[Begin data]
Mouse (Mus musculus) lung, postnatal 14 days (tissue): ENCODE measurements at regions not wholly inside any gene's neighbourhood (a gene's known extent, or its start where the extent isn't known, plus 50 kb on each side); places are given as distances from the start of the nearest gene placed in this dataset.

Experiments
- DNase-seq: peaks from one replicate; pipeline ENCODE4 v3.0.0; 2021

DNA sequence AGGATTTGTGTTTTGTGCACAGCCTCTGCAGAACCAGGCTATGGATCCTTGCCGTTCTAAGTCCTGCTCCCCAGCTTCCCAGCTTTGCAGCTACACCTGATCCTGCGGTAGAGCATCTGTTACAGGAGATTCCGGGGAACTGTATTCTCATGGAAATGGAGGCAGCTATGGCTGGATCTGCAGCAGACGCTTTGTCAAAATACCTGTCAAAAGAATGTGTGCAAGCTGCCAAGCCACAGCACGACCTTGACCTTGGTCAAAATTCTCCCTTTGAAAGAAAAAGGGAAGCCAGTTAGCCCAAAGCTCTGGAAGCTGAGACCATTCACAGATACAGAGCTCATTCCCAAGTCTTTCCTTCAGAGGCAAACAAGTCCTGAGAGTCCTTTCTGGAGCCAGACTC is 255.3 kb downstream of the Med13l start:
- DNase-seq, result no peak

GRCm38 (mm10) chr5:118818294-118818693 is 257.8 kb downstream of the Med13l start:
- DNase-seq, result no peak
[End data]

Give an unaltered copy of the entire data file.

Mouse (Mus musculus) lung, postnatal 14 days (tissue): ENCODE measurements at regions not wholly inside any gene's neighbourhood (a gene's known extent, or its start where the extent isn't known, plus 50 kb on each side); places are given as distances from the start of the nearest gene placed in this dataset.

Experiments
- DNase-seq: peaks from one replicate; pipeline ENCODE4 v3.0.0; 2021

DNA sequence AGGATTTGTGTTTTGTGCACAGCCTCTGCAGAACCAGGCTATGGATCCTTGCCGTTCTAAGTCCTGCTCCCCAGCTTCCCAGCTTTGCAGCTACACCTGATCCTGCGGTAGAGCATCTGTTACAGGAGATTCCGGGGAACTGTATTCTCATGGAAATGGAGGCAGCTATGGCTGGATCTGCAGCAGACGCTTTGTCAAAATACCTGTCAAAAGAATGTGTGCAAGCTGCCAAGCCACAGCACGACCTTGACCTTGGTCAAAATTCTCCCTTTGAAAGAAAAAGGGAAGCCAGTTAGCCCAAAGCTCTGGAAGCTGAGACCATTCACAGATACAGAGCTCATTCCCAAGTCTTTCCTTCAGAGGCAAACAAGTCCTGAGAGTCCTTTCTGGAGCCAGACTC is 255.3 kb downstream of the Med13l start:
- DNase-seq, result no peak

GRCm38 (mm10) chr5:118818294-118818693 is 257.8 kb downstream of the Med13l start:
- DNase-seq, result no peak